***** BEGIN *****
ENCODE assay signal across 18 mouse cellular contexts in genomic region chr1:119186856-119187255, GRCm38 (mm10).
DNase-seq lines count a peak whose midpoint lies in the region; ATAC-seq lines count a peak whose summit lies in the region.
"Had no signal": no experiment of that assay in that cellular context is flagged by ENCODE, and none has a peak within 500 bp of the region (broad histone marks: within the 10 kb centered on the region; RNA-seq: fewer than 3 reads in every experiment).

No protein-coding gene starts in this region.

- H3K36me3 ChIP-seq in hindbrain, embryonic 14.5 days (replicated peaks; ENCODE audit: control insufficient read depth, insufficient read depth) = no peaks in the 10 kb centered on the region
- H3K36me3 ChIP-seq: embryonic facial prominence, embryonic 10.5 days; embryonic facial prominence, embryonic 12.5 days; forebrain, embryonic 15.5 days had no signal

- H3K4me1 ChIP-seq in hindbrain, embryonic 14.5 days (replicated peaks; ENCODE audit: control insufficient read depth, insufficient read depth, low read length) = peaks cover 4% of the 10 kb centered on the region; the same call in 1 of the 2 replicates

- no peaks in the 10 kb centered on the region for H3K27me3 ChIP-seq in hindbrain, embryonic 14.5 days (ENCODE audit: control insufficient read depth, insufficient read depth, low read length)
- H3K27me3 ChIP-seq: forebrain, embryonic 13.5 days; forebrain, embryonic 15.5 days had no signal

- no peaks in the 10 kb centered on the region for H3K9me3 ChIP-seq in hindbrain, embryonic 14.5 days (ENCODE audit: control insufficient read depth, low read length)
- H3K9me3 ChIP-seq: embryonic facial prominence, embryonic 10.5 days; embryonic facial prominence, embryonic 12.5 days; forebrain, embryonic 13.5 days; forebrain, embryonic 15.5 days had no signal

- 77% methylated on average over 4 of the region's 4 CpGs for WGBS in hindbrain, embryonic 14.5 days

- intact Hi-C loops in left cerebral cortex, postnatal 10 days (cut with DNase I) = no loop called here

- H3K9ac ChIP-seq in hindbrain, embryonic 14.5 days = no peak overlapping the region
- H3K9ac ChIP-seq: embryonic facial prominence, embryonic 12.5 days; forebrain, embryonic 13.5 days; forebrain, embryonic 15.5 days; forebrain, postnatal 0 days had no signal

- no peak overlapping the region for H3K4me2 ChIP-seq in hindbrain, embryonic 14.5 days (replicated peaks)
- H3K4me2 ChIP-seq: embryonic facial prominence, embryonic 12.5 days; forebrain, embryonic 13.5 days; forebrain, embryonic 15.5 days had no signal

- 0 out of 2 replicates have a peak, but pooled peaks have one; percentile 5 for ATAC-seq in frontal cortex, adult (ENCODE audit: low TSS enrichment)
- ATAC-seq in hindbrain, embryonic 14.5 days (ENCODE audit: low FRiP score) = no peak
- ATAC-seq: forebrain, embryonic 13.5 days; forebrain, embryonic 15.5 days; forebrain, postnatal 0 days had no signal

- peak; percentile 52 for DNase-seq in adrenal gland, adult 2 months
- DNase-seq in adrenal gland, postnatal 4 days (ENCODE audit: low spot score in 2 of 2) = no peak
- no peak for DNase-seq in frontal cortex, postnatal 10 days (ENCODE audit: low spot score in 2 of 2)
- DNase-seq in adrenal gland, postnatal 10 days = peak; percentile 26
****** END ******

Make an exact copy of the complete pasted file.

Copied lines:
ENCODE assay signal across 18 mouse cellular contexts in genomic region chr1:119186856-119187255, GRCm38 (mm10).
DNase-seq lines count a peak whose midpoint lies in the region; ATAC-seq lines count a peak whose summit lies in the region.
"Had no signal": no experiment of that assay in that cellular context is flagged by ENCODE, and none has a peak within 500 bp of the region (broad histone marks: within the 10 kb centered on the region; RNA-seq: fewer than 3 reads in every experiment).

No protein-coding gene starts in this region.

- H3K36me3 ChIP-seq in hindbrain, embryonic 14.5 days (replicated peaks; ENCODE audit: control insufficient read depth, insufficient read depth) = no peaks in the 10 kb centered on the region
- H3K36me3 ChIP-seq: embryonic facial prominence, embryonic 10.5 days; embryonic facial prominence, embryonic 12.5 days; forebrain, embryonic 15.5 days had no signal

- H3K4me1 ChIP-seq in hindbrain, embryonic 14.5 days (replicated peaks; ENCODE audit: control insufficient read depth, insufficient read depth, low read length) = peaks cover 4% of the 10 kb centered on the region; the same call in 1 of the 2 replicates

- no peaks in the 10 kb centered on the region for H3K27me3 ChIP-seq in hindbrain, embryonic 14.5 days (ENCODE audit: control insufficient read depth, insufficient read depth, low read length)
- H3K27me3 ChIP-seq: forebrain, embryonic 13.5 days; forebrain, embryonic 15.5 days had no signal

- no peaks in the 10 kb centered on the region for H3K9me3 ChIP-seq in hindbrain, embryonic 14.5 days (ENCODE audit: control insufficient read depth, low read length)
- H3K9me3 ChIP-seq: embryonic facial prominence, embryonic 10.5 days; embryonic facial prominence, embryonic 12.5 days; forebrain, embryonic 13.5 days; forebrain, embryonic 15.5 days had no signal

- 77% methylated on average over 4 of the region's 4 CpGs for WGBS in hindbrain, embryonic 14.5 days

- intact Hi-C loops in left cerebral cortex, postnatal 10 days (cut with DNase I) = no loop called here

- H3K9ac ChIP-seq in hindbrain, embryonic 14.5 days = no peak overlapping the region
- H3K9ac ChIP-seq: embryonic facial prominence, embryonic 12.5 days; forebrain, embryonic 13.5 days; forebrain, embryonic 15.5 days; forebrain, postnatal 0 days had no signal

- no peak overlapping the region for H3K4me2 ChIP-seq in hindbrain, embryonic 14.5 days (replicated peaks)
- H3K4me2 ChIP-seq: embryonic facial prominence, embryonic 12.5 days; forebrain, embryonic 13.5 days; forebrain, embryonic 15.5 days had no signal

- 0 out of 2 replicates have a peak, but pooled peaks have one; percentile 5 for ATAC-seq in frontal cortex, adult (ENCODE audit: low TSS enrichment)
- ATAC-seq in hindbrain, embryonic 14.5 days (ENCODE audit: low FRiP score) = no peak
- ATAC-seq: forebrain, embryonic 13.5 days; forebrain, embryonic 15.5 days; forebrain, postnatal 0 days had no signal

- peak; percentile 52 for DNase-seq in adrenal gland, adult 2 months
- DNase-seq in adrenal gland, postnatal 4 days (ENCODE audit: low spot score in 2 of 2) = no peak
- no peak for DNase-seq in frontal cortex, postnatal 10 days (ENCODE audit: low spot score in 2 of 2)
- DNase-seq in adrenal gland, postnatal 10 days = peak; percentile 26